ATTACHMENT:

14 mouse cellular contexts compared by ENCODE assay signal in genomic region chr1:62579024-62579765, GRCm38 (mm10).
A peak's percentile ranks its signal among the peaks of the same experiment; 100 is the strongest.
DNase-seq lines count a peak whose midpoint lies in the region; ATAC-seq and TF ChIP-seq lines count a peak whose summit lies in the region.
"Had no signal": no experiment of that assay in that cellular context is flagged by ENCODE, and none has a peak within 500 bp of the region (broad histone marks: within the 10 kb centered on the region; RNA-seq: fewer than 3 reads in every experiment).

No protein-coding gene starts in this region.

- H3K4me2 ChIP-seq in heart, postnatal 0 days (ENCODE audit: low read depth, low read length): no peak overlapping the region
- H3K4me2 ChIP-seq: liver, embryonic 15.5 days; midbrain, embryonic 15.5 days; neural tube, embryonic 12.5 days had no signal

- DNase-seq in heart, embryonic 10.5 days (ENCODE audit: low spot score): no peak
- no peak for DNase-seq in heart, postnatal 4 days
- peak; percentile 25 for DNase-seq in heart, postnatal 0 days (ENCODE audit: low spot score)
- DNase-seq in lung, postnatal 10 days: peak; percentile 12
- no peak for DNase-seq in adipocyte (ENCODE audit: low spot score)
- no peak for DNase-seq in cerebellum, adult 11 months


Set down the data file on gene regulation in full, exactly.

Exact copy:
14 mouse cellular contexts compared by ENCODE assay signal in genomic region chr1:62579024-62579765, GRCm38 (mm10).
A peak's percentile ranks its signal among the peaks of the same experiment; 100 is the strongest.
DNase-seq lines count a peak whose midpoint lies in the region; ATAC-seq and TF ChIP-seq lines count a peak whose summit lies in the region.
"Had no signal": no experiment of that assay in that cellular context is flagged by ENCODE, and none has a peak within 500 bp of the region (broad histone marks: within the 10 kb centered on the region; RNA-seq: fewer than 3 reads in every experiment).

No protein-coding gene starts in this region.

- H3K4me2 ChIP-seq in heart, postnatal 0 days (ENCODE audit: low read depth, low read length): no peak overlapping the region
- H3K4me2 ChIP-seq: liver, embryonic 15.5 days; midbrain, embryonic 15.5 days; neural tube, embryonic 12.5 days had no signal

- DNase-seq in heart, embryonic 10.5 days (ENCODE audit: low spot score): no peak
- no peak for DNase-seq in heart, postnatal 4 days
- peak; percentile 25 for DNase-seq in heart, postnatal 0 days (ENCODE audit: low spot score)
- DNase-seq in lung, postnatal 10 days: peak; percentile 12
- no peak for DNase-seq in adipocyte (ENCODE audit: low spot score)
- no peak for DNase-seq in cerebellum, adult 11 months